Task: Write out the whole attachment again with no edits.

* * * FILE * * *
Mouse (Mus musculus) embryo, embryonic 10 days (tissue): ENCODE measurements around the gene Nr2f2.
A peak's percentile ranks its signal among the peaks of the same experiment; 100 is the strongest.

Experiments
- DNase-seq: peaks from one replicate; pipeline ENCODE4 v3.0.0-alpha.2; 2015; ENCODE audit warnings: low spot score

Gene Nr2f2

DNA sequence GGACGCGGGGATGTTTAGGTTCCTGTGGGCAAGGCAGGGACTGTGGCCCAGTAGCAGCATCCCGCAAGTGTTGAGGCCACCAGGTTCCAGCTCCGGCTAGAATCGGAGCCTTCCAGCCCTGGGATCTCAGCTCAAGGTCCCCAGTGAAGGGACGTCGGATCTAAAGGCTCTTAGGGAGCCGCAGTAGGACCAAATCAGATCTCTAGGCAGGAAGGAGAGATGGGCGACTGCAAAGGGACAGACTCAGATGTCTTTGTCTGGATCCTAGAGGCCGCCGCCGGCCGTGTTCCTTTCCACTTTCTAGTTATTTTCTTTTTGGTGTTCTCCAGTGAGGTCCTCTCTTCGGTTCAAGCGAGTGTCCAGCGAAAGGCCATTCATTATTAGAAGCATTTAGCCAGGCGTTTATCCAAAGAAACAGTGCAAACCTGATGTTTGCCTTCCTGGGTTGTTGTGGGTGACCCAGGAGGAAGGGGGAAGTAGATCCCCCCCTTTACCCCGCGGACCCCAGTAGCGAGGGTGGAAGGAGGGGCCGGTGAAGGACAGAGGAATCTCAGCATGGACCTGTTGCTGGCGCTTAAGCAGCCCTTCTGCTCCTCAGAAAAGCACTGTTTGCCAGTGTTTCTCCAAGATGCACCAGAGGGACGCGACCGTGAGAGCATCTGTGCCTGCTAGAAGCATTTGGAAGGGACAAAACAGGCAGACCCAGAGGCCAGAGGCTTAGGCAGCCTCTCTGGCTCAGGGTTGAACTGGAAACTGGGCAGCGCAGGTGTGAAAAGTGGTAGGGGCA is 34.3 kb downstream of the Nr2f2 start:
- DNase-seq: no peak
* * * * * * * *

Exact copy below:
Mouse (Mus musculus) embryo, embryonic 10 days (tissue): ENCODE measurements around the gene Nr2f2.
A peak's percentile ranks its signal among the peaks of the same experiment; 100 is the strongest.

Experiments
- DNase-seq: peaks from one replicate; pipeline ENCODE4 v3.0.0-alpha.2; 2015; ENCODE audit warnings: low spot score

Gene Nr2f2

DNA sequence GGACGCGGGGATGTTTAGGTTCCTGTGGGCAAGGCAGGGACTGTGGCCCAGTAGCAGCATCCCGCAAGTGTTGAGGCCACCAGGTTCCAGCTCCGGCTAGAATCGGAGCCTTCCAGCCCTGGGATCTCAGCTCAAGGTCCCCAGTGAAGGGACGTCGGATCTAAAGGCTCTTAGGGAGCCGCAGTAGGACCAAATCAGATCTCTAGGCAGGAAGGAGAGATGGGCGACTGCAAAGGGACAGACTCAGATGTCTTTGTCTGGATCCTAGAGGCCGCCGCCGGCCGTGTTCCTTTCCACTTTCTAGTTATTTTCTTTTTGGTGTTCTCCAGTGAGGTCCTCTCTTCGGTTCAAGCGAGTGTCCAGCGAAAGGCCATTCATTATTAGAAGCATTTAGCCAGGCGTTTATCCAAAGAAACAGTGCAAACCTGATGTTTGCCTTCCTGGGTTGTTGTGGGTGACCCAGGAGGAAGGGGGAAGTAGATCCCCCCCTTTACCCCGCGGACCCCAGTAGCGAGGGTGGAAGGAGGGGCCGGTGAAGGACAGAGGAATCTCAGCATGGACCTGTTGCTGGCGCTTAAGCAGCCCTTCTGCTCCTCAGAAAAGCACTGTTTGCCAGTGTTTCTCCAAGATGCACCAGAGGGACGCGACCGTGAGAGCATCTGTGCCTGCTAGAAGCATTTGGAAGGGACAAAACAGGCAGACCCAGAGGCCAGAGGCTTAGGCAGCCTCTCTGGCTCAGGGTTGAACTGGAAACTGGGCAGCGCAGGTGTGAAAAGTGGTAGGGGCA is 34.3 kb downstream of the Nr2f2 start:
- DNase-seq: no peak